Schoolboys guards

This article first appeared in 'The Granthamian', the Magazine of The King's School, Grantham, in December 1939. It was written by Robert Edwards, and it is reproduced with his permission.  Robert was a sixth-form pupil at the school at the time and as incredible as it sounds to us today, was on watch duty in St Wulfram's Church on the first night of World War II. He recounts his experiences and thoughts.

We were to go on duty at twelve midnight for a three hour shift. It was a glorious night: a pale, full moon lit up roofs and roads, and cast wonderful shadows across the streets. Myriads of stars twinkled overhead in a cloudless sky. Looking up at the heavens where all was peaceful as it had been for millions of years, it seemed that war was impossible, unreal, and utterly futile. A glorious Sunday had been followed by this still more glorious night, and at eleven o'clock on that sunny Sunday morning Great Britain had declared war.

I was approaching my post, its tower was floodlit by God's searchlight but its walls were in deep shadow. A faint diffused glow was visible through one of its arched windows. I entered and talked to the shift, which we were to relieve, till my colleague* arrived. The old shift then left and we two were alone. We placed our equipment and food in the corner of the building allotted to us, where there were deck chairs, an armchair, and a table. A solitary candle lit our little "dwelling" and cast weird shadows about the rest of the large, dim lit, interior.

After a short while, we went over our beats. When an air raid was over our duty was to deal with any incendiary bombs that had landed on the roof during the raid. We each had a certain section of roof to patrol, and we had to prevent such bombs from burning through the leads and timber, and falling into the building and so setting it on fire. Out on the roof the world seemed at peace. The moon lit up part of the roof casting the rest in shadow, and the tower stood gaunt above us. But bins of dried sand and shovels for the bombs brought our thoughts back to - war.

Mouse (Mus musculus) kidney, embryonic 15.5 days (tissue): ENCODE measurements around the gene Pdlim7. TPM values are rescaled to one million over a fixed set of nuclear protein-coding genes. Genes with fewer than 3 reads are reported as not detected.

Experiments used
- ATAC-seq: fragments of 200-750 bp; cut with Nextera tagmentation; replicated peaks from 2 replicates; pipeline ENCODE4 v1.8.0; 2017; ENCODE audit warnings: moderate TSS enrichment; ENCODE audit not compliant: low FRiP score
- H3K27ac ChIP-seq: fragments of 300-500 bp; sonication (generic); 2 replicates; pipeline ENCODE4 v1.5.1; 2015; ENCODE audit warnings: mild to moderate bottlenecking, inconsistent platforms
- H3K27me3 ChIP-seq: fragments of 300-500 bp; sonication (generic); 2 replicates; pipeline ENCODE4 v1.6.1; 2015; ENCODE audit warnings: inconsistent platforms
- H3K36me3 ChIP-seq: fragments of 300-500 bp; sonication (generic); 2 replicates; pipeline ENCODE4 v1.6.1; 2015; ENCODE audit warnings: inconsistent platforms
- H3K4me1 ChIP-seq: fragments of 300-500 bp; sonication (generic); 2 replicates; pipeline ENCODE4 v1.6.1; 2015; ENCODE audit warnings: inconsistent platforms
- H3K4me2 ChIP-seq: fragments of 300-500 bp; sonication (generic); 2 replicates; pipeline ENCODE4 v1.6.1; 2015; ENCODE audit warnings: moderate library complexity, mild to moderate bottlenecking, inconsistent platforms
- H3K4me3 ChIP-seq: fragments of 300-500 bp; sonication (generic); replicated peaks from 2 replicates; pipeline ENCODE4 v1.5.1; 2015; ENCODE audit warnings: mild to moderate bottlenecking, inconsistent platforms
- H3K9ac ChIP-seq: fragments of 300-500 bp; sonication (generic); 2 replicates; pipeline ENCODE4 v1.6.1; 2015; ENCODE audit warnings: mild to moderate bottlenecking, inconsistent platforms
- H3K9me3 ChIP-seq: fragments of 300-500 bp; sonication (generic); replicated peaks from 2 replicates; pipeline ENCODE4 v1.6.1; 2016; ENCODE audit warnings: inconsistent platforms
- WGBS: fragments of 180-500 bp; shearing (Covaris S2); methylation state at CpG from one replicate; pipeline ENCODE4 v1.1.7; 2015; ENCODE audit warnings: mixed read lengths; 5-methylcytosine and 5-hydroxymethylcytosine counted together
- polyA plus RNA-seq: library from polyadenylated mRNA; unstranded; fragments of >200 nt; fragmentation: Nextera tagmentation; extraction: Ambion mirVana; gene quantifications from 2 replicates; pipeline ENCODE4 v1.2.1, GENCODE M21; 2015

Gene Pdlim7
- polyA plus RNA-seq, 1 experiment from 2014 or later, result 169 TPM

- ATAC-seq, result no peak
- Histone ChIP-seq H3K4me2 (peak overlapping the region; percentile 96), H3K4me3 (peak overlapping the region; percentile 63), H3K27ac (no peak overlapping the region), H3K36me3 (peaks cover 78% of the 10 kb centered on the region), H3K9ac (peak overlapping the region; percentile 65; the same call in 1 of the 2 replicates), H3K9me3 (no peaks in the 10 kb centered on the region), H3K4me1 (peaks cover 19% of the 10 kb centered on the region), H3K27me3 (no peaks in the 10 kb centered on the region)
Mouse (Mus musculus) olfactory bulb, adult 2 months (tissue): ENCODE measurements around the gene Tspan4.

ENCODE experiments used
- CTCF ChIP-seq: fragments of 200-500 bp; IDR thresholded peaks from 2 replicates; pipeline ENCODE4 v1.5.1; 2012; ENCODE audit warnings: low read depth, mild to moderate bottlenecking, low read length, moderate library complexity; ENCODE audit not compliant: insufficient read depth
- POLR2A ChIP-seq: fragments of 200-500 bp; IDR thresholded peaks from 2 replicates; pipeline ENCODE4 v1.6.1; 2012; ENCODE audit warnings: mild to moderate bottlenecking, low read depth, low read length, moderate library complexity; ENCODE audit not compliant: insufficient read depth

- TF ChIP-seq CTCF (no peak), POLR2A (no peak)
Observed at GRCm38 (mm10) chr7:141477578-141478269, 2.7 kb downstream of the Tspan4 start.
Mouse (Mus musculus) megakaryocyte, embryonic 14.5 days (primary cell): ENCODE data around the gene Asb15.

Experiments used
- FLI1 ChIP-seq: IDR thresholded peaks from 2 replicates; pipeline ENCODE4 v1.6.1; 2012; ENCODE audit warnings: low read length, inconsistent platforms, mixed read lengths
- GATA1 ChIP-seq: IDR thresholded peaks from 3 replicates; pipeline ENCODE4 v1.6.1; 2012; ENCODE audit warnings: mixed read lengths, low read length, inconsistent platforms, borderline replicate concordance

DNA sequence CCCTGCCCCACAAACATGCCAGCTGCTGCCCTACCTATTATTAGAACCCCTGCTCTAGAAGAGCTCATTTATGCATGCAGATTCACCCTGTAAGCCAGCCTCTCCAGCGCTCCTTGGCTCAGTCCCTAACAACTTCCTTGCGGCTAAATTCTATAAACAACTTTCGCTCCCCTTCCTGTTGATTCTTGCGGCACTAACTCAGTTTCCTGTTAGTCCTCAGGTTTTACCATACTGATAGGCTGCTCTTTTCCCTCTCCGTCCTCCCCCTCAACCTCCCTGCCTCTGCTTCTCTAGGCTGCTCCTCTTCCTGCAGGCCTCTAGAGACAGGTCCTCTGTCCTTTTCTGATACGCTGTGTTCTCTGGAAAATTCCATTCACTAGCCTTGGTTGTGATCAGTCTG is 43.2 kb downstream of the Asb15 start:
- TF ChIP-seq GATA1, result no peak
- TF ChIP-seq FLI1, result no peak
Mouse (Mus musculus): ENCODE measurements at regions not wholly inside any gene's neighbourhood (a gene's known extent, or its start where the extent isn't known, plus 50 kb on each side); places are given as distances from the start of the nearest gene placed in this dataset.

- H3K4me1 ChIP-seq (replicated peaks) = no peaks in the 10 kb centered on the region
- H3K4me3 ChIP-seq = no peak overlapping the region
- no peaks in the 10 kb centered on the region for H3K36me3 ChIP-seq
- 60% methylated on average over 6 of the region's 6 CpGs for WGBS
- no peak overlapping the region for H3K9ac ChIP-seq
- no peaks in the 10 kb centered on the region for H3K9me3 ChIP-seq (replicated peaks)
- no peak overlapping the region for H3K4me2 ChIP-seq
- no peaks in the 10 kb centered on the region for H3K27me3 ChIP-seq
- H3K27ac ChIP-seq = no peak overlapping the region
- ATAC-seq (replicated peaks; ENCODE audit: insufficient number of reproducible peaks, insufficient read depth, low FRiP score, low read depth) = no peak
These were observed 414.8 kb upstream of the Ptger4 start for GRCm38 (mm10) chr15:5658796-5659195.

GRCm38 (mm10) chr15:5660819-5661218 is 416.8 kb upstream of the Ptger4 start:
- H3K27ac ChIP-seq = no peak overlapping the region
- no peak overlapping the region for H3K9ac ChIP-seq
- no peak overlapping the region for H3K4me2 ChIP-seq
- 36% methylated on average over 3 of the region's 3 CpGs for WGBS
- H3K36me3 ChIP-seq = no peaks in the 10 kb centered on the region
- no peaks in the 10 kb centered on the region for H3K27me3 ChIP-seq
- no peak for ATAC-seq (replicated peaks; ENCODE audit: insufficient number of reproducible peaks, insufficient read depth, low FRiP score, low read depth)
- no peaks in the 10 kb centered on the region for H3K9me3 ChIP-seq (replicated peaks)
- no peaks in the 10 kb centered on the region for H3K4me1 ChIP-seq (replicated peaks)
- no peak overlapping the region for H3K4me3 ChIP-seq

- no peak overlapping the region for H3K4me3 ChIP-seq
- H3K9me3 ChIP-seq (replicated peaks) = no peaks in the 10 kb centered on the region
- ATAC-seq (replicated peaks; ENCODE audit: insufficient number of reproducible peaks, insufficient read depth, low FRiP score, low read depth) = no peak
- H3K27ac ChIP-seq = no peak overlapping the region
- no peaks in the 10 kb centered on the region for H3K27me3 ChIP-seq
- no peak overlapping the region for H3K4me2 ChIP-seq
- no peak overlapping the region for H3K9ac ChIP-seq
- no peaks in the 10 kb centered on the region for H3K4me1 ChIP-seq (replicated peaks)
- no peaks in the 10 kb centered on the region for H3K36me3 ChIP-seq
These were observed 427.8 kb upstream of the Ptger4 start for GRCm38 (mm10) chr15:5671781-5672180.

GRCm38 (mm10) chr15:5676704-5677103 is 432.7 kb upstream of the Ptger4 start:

Having been over our beats we ascended the tower before returning below. From the tower we could clearly see the adjacent building, and roads, and the nearby river. But beyond this short range the town was an indistinct black haze in which very few things were discernible. Houses and street lamps were dark, no lights showed, except the faint glow from passing locomotives, and the traffic lights whose bright red and green crosses were easily visible. From all around the horizon searchlight beams were silently crossing and re-crossing the skies. Suddenly the bells chimed. A quarter to one. We hurried down the tower steps counting them as we went. At the bottom we compared notes. One of us had counted thirty more steps than the other.

The time sped by, and at a quarter past two we went up the tower again, and coming out at the top we were surprised, for the moon was now hidden, and the sky all clouded over. No searchlights were to be seen. The town was indiscernible. All was black. The air was cold. We retraced our steps counting them aloud together; this time we agreed. The next shift would relieve us at three o'clock. The time was then eleven minutes to three. Not long to wait. We started to collect our equipment together.

All was quiet. Suddenly - "Listen!" From outside came clear and distinct the wail of sirens. Quickly, grabbing our things, we made for our place of shelter. The relieving shift soon hurried in and joined us. We tried the electric light switch but the current had been cut off. By the light of torches we soaped the eyepieces of our masks, and tried them on. We switched the torches off and waited, in the dark, talking now and then. One of us went to see if the second way out was unlocked; we all followed and emerged into the open.

A warden was patrolling an adjacent street. A hazy white cloud floated high over the town. All other clouds had gone. The moon was resplendent in all its glory. The real call had sounded over an hour ago, and no planes had been heard. Had there been a raid somewhere else, or was it a false alarm? The sirens started their monotone "all clear." We returned to the building, and my colleague and I got our equipment, and an hour and quarter overdue we left the post.

I walked home along deserted moonlit streets. The stars twinkled in a cloudless sky as they have done for millions of years. The whole universe seemed at peace, and yet -? How utterly futile is war. How utterly futile ....